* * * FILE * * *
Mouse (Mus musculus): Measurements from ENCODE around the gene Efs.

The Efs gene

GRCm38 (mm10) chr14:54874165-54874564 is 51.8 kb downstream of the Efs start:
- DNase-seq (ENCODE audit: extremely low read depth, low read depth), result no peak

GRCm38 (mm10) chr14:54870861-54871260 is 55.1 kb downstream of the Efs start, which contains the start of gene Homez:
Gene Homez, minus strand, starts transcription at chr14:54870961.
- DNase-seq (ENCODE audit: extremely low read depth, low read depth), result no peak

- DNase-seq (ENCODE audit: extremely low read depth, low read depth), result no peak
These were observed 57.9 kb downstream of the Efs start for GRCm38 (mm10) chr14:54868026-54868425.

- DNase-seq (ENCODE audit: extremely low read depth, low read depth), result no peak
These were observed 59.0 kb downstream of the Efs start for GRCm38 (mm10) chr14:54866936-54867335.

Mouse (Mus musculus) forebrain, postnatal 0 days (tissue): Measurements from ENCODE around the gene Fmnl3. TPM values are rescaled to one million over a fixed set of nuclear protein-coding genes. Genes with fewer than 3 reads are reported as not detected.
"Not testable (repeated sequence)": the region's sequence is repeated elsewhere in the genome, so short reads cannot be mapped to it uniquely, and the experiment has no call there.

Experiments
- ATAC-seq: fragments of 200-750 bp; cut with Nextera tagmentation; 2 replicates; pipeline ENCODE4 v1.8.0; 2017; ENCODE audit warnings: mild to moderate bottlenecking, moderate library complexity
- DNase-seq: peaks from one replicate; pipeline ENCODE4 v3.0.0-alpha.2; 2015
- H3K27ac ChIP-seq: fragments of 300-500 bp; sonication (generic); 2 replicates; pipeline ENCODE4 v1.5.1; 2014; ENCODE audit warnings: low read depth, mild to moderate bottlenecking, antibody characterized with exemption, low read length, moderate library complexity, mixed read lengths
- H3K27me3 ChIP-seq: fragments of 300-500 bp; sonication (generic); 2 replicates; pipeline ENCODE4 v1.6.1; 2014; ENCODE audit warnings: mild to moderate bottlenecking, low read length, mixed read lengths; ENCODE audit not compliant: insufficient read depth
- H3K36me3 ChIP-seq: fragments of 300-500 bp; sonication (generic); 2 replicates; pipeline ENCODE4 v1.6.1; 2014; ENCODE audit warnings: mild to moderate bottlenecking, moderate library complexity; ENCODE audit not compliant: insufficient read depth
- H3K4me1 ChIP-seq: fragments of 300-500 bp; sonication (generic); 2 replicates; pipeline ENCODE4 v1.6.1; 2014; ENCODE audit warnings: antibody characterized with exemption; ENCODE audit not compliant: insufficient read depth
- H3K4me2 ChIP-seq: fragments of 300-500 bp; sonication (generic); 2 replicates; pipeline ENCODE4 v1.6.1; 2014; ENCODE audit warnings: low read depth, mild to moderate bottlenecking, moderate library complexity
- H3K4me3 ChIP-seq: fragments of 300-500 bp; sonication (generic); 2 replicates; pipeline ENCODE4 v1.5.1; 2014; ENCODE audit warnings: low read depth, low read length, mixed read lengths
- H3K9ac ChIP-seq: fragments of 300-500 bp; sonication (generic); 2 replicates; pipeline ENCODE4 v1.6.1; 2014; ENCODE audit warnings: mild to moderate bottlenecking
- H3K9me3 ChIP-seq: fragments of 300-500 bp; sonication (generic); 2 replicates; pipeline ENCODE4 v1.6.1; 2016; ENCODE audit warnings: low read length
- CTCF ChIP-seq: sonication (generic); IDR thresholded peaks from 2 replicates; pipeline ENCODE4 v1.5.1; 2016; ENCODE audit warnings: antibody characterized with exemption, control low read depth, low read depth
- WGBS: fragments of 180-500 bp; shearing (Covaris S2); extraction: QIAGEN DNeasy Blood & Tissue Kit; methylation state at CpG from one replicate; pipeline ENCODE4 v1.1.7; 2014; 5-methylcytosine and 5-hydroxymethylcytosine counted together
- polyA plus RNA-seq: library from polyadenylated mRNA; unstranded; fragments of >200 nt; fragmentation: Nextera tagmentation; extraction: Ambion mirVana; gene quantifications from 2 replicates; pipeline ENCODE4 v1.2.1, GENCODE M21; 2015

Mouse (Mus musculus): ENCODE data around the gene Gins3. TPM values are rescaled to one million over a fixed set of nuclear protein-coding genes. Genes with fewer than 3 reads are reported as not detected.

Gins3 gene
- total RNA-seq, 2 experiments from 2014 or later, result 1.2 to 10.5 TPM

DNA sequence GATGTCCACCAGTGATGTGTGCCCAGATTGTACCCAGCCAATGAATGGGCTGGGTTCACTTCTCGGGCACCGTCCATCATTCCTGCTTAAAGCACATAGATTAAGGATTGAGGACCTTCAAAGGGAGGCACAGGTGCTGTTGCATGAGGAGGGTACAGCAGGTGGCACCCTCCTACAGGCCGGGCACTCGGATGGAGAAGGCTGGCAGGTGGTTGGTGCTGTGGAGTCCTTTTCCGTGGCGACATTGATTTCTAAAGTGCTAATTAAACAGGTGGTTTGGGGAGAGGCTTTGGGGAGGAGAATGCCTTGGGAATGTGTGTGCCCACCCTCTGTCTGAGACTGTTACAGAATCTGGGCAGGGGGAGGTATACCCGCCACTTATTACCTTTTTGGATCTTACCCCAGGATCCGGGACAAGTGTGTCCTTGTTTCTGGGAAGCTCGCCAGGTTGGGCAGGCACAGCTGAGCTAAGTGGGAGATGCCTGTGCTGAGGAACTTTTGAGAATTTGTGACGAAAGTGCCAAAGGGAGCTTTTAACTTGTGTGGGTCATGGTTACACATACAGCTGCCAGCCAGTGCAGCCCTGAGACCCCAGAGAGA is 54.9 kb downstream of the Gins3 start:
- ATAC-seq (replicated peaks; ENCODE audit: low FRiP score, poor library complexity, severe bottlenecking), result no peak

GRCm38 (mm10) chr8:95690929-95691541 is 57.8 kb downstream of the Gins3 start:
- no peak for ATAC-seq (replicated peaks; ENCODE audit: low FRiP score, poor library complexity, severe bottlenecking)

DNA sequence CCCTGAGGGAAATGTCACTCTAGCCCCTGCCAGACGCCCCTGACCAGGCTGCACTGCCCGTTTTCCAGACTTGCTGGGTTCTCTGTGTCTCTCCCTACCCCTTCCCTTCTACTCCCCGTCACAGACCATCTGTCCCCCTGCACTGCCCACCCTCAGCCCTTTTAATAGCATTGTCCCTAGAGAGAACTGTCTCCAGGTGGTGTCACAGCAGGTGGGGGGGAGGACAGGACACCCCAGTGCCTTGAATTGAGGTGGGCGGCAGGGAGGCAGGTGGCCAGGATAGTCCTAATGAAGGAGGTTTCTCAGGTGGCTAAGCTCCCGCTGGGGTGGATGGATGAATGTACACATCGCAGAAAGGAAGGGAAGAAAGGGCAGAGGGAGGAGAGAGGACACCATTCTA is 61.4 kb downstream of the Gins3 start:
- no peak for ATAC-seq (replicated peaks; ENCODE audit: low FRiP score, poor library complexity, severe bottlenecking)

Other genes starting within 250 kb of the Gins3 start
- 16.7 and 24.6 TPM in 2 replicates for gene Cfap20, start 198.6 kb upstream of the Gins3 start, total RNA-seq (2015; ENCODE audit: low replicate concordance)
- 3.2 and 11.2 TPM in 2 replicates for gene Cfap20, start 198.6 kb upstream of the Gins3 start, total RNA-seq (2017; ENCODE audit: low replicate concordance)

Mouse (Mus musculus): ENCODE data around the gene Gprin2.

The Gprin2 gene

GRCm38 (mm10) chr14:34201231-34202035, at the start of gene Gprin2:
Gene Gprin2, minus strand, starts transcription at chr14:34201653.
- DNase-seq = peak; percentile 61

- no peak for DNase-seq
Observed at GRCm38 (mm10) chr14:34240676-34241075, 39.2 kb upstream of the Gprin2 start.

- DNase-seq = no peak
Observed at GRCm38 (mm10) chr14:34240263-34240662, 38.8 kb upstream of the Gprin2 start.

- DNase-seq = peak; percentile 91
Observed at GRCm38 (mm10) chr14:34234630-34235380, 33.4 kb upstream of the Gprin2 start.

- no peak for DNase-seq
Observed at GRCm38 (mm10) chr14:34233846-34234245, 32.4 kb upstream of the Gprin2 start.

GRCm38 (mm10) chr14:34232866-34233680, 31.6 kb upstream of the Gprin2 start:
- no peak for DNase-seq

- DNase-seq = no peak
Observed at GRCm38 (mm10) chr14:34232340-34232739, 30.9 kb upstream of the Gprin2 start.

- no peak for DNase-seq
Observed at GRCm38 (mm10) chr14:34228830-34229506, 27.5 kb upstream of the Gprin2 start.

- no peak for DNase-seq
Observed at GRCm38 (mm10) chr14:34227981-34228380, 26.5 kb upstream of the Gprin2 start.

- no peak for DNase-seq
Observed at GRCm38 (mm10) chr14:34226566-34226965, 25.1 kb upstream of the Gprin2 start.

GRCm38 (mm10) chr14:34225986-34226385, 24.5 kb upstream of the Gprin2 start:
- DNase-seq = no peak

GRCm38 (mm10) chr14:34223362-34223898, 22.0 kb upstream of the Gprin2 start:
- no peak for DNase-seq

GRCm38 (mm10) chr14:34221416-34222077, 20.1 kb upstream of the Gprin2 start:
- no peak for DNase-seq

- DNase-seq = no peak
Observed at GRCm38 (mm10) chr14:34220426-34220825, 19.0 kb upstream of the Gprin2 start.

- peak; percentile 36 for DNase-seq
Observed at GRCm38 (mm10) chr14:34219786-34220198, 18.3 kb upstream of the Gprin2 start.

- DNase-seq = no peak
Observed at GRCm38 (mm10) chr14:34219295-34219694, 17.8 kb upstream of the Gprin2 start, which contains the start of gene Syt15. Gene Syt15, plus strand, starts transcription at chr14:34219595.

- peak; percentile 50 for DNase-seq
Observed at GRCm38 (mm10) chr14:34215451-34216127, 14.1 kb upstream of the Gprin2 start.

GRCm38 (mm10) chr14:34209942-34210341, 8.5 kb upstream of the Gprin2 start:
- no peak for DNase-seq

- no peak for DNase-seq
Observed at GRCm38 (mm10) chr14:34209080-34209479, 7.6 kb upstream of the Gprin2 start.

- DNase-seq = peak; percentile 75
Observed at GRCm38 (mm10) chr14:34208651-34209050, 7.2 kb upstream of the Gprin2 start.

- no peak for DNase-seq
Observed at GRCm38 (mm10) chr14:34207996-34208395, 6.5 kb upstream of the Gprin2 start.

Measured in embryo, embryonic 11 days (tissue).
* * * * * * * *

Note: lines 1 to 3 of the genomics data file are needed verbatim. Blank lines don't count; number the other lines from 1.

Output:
Mouse (Mus musculus): Measurements from ENCODE around the gene Efs.

The Efs gene

GRCm38 (mm10) chr14:54874165-54874564 is 51.8 kb downstream of the Efs start: